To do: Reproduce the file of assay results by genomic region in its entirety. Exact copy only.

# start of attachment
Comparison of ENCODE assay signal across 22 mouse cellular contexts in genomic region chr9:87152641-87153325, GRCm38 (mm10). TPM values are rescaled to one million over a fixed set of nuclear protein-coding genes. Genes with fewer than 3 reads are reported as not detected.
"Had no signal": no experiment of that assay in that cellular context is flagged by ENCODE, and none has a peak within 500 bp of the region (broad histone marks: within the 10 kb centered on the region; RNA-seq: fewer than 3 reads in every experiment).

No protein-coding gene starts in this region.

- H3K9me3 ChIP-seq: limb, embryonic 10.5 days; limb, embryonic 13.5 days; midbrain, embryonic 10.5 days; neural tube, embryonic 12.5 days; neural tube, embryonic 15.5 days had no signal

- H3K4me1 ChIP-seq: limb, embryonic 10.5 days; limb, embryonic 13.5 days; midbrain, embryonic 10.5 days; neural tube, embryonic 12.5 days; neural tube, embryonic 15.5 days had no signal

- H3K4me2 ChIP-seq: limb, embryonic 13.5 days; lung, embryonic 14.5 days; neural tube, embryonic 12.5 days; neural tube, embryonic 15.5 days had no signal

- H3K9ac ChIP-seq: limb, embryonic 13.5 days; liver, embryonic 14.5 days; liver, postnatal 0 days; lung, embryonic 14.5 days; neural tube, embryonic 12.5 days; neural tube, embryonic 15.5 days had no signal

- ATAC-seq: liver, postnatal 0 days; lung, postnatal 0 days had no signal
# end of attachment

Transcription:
Comparison of ENCODE assay signal across 22 mouse cellular contexts in genomic region chr9:87152641-87153325, GRCm38 (mm10). TPM values are rescaled to one million over a fixed set of nuclear protein-coding genes. Genes with fewer than 3 reads are reported as not detected.
"Had no signal": no experiment of that assay in that cellular context is flagged by ENCODE, and none has a peak within 500 bp of the region (broad histone marks: within the 10 kb centered on the region; RNA-seq: fewer than 3 reads in every experiment).

No protein-coding gene starts in this region.

- H3K9me3 ChIP-seq: limb, embryonic 10.5 days; limb, embryonic 13.5 days; midbrain, embryonic 10.5 days; neural tube, embryonic 12.5 days; neural tube, embryonic 15.5 days had no signal

- H3K4me1 ChIP-seq: limb, embryonic 10.5 days; limb, embryonic 13.5 days; midbrain, embryonic 10.5 days; neural tube, embryonic 12.5 days; neural tube, embryonic 15.5 days had no signal

- H3K4me2 ChIP-seq: limb, embryonic 13.5 days; lung, embryonic 14.5 days; neural tube, embryonic 12.5 days; neural tube, embryonic 15.5 days had no signal

- H3K9ac ChIP-seq: limb, embryonic 13.5 days; liver, embryonic 14.5 days; liver, postnatal 0 days; lung, embryonic 14.5 days; neural tube, embryonic 12.5 days; neural tube, embryonic 15.5 days had no signal

- ATAC-seq: liver, postnatal 0 days; lung, postnatal 0 days had no signal